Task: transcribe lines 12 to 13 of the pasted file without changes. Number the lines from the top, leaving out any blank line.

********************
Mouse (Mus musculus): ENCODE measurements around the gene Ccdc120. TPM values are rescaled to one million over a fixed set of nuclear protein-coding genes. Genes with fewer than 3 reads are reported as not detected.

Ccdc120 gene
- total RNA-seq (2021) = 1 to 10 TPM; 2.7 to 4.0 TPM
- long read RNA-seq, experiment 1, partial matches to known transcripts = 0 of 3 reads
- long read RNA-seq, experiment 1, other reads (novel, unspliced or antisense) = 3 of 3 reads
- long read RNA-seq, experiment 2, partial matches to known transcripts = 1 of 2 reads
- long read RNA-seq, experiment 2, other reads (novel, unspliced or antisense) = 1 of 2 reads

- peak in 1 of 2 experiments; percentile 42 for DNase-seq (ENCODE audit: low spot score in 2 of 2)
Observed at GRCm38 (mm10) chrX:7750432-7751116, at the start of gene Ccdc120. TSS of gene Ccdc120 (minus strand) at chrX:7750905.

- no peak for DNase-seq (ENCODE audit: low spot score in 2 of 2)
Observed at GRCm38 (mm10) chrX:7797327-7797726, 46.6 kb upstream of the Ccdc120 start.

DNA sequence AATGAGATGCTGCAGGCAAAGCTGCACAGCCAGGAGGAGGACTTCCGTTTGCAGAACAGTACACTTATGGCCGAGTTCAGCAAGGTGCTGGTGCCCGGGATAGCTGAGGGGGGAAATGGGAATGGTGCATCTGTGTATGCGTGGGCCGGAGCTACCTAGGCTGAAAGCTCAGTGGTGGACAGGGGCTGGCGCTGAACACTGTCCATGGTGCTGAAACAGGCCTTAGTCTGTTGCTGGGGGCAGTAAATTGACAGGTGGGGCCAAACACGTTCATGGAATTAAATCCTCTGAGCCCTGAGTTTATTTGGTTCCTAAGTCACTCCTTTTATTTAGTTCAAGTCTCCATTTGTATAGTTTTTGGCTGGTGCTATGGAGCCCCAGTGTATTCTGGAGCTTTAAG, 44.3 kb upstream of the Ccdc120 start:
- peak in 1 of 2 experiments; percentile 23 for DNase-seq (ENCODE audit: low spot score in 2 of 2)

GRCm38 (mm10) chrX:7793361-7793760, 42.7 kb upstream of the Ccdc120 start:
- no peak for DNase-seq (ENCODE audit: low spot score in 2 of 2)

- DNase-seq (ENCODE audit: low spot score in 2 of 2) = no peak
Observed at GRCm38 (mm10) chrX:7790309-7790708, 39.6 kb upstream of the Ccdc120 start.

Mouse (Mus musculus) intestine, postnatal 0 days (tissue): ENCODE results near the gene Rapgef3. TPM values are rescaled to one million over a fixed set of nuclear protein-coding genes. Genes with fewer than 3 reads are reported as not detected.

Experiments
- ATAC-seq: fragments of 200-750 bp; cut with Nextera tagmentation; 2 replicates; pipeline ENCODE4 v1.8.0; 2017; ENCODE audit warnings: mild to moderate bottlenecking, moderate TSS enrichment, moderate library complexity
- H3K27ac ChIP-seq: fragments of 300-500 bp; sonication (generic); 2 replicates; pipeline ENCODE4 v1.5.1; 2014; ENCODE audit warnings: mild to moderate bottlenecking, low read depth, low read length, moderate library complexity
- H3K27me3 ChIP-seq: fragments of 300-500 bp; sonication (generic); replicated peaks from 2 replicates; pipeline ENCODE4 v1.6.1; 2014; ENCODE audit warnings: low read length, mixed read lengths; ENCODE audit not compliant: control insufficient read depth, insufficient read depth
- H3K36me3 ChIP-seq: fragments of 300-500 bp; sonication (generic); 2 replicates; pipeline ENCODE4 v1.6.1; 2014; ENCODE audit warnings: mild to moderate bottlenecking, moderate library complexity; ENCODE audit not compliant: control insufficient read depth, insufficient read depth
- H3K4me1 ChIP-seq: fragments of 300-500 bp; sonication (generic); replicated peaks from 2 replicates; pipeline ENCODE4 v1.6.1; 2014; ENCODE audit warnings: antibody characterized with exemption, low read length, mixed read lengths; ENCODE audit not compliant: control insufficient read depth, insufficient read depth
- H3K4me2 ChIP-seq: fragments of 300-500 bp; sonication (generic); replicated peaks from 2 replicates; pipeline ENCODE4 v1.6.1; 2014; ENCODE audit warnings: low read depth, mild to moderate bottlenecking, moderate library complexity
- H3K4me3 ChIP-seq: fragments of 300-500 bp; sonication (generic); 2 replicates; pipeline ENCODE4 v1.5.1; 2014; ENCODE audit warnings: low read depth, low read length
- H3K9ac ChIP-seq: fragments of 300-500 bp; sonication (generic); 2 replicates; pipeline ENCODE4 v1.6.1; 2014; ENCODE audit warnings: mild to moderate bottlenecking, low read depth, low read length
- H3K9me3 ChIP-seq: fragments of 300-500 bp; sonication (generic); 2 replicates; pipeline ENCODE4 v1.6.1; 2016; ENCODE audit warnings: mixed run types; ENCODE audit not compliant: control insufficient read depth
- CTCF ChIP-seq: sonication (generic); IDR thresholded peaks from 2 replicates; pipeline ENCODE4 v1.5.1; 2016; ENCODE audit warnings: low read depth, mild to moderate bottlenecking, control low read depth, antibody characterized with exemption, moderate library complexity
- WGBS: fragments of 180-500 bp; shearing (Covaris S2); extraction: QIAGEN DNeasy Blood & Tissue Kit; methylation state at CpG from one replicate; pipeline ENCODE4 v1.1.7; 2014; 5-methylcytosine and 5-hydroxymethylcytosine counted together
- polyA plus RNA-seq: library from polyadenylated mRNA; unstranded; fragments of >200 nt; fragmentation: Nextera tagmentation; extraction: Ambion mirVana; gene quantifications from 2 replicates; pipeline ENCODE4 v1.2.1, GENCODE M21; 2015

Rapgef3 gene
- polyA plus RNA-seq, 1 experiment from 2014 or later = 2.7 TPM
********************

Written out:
DNA sequence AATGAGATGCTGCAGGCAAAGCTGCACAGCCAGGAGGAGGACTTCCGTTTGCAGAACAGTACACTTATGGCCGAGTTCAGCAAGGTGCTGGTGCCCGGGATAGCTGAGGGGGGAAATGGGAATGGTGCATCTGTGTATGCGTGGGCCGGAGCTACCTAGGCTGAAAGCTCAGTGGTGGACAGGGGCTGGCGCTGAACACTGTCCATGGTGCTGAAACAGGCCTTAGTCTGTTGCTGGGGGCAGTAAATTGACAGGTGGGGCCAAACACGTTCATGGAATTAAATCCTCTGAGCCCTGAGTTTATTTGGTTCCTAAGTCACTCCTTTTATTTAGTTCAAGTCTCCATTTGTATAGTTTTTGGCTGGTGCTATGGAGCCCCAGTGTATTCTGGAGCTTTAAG, 44.3 kb upstream of the Ccdc120 start:
- peak in 1 of 2 experiments; percentile 23 for DNase-seq (ENCODE audit: low spot score in 2 of 2)